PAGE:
"And which is the happiest, sir—the industrious old man or the idler?"

"Probably each finds most happiness in indulging his own early habits. The Onondago never would work, however, and I have heard my father say, great was his happiness when he found he was to pass the remainder of his days in otium cum dignitate, and without the necessity of making baskets."

"Yop is looking at us; had we not better go up at once and speak to them?"

"Yop may stare the most openly, but my life on it the Indian sees twice as much. His faculties are the best, to begin with; and he is a man of extraordinary and characteristic observation. In his best days nothing ever escaped him. As you say, we will approach."

My uncle and myself then consulted on the expediency of using broken English with these two old men, of which, at first, we saw no necessity; but when we remembered that others might join us, and that our communications with the two might be frequent for the next few days, we changed our minds, and determined rigidly to observe our incognitos.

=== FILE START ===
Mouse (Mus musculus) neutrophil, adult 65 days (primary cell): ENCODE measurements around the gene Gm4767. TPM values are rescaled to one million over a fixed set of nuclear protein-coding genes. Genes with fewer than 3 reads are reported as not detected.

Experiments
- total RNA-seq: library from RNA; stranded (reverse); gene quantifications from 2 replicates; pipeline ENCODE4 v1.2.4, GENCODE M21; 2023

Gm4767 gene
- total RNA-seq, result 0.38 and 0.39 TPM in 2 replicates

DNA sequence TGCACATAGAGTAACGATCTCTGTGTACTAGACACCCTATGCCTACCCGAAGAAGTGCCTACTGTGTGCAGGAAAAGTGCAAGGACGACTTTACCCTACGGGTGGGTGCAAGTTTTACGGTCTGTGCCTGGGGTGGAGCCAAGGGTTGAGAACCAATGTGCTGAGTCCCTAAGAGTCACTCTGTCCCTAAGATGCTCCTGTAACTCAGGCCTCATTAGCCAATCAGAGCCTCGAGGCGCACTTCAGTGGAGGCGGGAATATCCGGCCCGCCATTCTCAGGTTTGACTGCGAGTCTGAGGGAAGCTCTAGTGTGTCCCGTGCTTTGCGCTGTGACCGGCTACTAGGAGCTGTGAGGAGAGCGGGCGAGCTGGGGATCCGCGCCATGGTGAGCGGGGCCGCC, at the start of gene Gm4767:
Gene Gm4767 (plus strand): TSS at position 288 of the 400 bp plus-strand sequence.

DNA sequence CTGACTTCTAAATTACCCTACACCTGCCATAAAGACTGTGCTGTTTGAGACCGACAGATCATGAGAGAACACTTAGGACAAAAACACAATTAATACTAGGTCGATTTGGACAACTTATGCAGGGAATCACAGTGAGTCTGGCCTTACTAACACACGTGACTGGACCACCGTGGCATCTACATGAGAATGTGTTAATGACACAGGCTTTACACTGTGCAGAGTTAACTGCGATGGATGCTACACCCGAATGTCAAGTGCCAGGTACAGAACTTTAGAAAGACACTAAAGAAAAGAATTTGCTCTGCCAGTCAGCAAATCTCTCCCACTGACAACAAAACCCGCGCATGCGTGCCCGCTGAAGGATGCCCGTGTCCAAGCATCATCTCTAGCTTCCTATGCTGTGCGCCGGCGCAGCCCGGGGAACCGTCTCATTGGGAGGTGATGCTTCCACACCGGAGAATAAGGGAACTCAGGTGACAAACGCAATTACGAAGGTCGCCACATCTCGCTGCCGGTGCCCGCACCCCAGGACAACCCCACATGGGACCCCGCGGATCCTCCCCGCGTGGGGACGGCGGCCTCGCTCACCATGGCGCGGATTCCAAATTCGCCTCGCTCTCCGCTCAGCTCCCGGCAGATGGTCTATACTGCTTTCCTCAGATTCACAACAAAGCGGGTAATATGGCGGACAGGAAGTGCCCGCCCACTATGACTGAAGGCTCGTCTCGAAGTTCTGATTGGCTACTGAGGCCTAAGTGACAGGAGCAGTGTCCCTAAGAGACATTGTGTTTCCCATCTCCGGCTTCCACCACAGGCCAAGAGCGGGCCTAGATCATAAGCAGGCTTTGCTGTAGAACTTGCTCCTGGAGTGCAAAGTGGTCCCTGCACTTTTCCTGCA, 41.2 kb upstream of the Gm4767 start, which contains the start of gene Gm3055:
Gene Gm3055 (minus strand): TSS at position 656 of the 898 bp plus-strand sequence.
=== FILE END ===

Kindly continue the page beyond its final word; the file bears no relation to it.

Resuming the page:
As we came up to the door of the hut, Jaaf slowly left his little garden and joined the Indian, who remained immoveable and unmoved on the stone which served him for a seat. We could see but little change in either during the five years of our absence, each being a perfect picture, in his way, of extreme but not decrepit old age in the men of his race. Of the two, the black—if black he could now be called, his colour being a muddy grey—was the most altered, though that seemed scarcely possible when I saw him last. As for the Trackless, or Susquesus, as he was commonly called, his temperance throughout a long life did him good service, and his half-naked limbs and skeleton-like body, for he wore the summer dress of his people, appeared to be made of a leather long steeped in a tannin of the purest quality. His sinews, too, though much stiffened, seemed yet to be of whip-cord, and his whole frame a species of indurated mummy that retained its vitality. The colour of the skin was less red than formerly, and more closely approached to that of the negro, as the latter now was, though perceptibly different.

"Sago—sago," cried my uncle, as we came quite near, seeing no risk in using that familiar semi-Indian salutation.[2] "Sago, sago, dis charmin' mornin; in my tongue, dat might be guten tag."